Giant Lore in the Philippines: the Good, the Bad and the Gods

Pangu the giant,  and the Chinese Creation Story

Giant Lore in the Philippines: The Good, The Bad and the Gods

They are among the characters you stumble upon in legends and fairy tales. They come in all forms such as the villain or the comedic relief.  In some cases, they are even the source of catastrophic earthquakes and other calamities. Notable for their humongous size and monstrous strength (despite their anthropomorphic shape) some consider them to be the “super human” of the ancient past.

Unlike the fabulous beasts from mythology, their previous existence is still being scrutinized and contemplated. Did they really roam the earth or are they simply an allegory? Ideals and archetypes “humanized” by men as they explored their consciousness. Real or hoax, no one can argue that giants aren’t a  staple figure  that keeps on piquing our interest in tales of fantasy.

Depictions of giants vary in the complex mythology of the Philippines, yet one will always remember the cigar wielding Kapre as the most iconic of all. In reality, giants possess larger roles in our lore, beyond the stereotypical notion that they are mean, nasty or destructive.

Such thoughts often come from western stories like “Jack and the Beanstalk”. Let us allow our own myths to give us a new outlook towards the giants of our country.

Creatures of Philippine Lower Mythology | Giants


Giants or Ogres?

Under the classification of lower mythological creatures created by Dr. Maximo D. Ramos, giants and ogres share a similarity due to their massive height and often humanoid features. However, Dr. Ramos differentiates the two in their habits and abode.

Giants are known to live in areas away from the bustling of people, while ogres dwell near communities. This is because ogres are by nature, man-eaters and they will try to be near  their prey as much as possible.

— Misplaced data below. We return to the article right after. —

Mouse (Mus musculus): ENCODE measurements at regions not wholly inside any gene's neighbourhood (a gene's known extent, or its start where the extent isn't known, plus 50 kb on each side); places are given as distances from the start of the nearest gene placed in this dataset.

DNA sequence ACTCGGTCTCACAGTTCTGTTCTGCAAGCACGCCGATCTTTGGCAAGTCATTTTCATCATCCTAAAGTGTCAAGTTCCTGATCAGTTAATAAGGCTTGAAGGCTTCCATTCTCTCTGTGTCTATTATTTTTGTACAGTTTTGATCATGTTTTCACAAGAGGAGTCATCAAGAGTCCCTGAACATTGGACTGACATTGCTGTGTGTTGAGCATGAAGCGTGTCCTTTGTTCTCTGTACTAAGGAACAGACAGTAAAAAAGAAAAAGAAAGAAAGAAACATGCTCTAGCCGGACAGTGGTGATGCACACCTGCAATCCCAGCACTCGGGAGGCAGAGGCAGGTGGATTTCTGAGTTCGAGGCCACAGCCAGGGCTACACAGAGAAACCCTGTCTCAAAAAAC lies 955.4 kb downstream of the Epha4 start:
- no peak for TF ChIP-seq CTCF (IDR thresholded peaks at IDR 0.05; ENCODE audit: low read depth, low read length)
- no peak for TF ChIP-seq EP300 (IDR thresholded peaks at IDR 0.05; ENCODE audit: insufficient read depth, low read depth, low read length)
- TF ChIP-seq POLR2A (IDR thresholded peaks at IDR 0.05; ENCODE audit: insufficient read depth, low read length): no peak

Another thing to consider between giants and ogres in Philippine Mythology is that they are not always humanoid in shape. Some have an entirely animal  physique like the  Ikugan – the large simian like creature with a long tail.  

Others include the Bannog from Ilokano stories, and the Tinguian tale of a giant that resembles a bird. Despite both being extremely powerful in physical aspects, giants and ogres are commonly describe as lacking  intelligence and therefore prone to being outsmarted or outwitted by smaller beings.

One may notice that ogres usually have more fearsome features than giants, though both are capable of causing fear. Giants could also be considered to be mischievous, over the more malevolent ogre. Overall, giants in Philippine folklore and mythology are benevolent beings.

The Kind Hearted Ones

As mentioned above, western fairy tales give us the impression that giants are rather ruthless and savage in nature. Symbolically, giants are represented in most mythical tales as the embodiment of chaos; the savageness that is too far away from refinement and order in both spiritual and mental areas.

They are also associated with forces of nature that man must learn to survive, or perhaps defeat, to become the ideal “hero”. Hence in the biblical story of David, the young Shepard must kill the giant Goliath in order to become the king and ultimately take the title of hero.


In the Philippines, not all giants are intrinsically evil, although they are still truly a force to be reckoned with. The story of the giant, Gisurab, from the Isneg tribes proves that even a colossal being is capable of showing kindness.

In the story, Gisurab was visited by hunters in the wilderness to ask for fire. The giant provides the fire for the hunters so that they may use it to cook their food. The tale somehow reminds me of the Greek narrative about Prometheus, a well-known Titan who is said to steal the fire from heaven to give it to the mortals.

Another being in Philippine lore that deviates from the supposed evil nature of giants is Sibbarayungan from Isneg and Apayao folklore. Despite her unusual status as one of the few giantess to be found in mythology, Sibbarayungan displays a mother-like fondness to a lost man who found himself inside her house.

Fearing that her husband, Sappaw, might find out that there is a “meat” in their home, the good giantess hides the man inside a chest. When her husband is no longer in sight, Sibbarayungan gave the man food, water and pointed him in the direction of his home.

…And the Bad to the Bone

Like man himself, giants sometimes struggle between the dual forces of darkness and light; good and evil. Giants who are aligned with the malevolent side are known for their violent tendencies.  Ikugan, the oversized simian from Manabo stories use their tails to grab their unwary victims, choke them to death, and then dropped their bodies from the tree.